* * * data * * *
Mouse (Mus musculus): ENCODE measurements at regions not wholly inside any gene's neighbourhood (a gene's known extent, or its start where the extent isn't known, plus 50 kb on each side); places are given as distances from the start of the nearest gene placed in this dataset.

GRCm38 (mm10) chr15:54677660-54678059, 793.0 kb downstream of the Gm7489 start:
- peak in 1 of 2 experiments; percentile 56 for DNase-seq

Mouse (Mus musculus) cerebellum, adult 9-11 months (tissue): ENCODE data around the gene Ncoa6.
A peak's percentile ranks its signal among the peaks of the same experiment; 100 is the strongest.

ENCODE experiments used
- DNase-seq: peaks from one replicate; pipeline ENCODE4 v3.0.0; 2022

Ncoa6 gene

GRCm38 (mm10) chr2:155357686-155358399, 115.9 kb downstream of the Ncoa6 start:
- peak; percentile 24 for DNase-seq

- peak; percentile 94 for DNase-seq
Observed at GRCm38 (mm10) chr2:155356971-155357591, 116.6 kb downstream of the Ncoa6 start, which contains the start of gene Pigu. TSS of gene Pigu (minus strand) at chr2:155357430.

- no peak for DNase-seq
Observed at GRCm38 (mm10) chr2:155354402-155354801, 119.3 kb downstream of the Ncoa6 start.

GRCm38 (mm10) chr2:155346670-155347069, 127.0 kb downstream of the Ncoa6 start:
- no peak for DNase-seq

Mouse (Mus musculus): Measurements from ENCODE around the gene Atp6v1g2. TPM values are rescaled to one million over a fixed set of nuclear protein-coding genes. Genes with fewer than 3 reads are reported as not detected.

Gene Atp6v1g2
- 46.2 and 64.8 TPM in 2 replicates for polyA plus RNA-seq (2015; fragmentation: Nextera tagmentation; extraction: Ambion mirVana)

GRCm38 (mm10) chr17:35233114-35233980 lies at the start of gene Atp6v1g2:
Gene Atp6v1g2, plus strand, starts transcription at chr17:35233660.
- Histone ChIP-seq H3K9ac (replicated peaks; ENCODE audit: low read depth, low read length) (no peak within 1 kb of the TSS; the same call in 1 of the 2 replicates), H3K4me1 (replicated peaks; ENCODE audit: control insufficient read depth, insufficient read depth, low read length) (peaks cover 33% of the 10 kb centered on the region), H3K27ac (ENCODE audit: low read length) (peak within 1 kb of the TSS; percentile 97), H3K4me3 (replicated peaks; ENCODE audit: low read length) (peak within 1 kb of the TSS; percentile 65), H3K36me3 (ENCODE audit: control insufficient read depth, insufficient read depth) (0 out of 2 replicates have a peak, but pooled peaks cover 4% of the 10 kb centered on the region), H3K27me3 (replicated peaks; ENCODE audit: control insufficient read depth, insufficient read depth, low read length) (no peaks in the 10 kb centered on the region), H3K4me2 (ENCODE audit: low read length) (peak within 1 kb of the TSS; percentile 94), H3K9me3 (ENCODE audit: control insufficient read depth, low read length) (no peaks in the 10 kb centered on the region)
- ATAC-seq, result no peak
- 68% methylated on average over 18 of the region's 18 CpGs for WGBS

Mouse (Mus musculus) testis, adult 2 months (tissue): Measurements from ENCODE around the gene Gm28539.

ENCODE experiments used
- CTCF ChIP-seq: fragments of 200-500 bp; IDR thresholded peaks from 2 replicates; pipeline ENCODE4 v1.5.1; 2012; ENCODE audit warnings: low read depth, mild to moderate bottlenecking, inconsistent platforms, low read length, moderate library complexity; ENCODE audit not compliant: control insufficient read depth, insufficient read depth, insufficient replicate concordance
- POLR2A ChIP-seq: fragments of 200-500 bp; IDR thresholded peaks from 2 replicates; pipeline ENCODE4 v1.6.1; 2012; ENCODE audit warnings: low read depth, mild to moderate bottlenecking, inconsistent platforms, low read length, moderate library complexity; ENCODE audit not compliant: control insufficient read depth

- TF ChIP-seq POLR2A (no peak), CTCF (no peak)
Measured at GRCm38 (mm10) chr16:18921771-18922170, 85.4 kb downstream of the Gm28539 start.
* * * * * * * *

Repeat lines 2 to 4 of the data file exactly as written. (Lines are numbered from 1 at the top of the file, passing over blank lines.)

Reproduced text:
GRCm38 (mm10) chr15:54677660-54678059, 793.0 kb downstream of the Gm7489 start:
- peak in 1 of 2 experiments; percentile 56 for DNase-seq

Mouse (Mus musculus) cerebellum, adult 9-11 months (tissue): ENCODE data around the gene Ncoa6.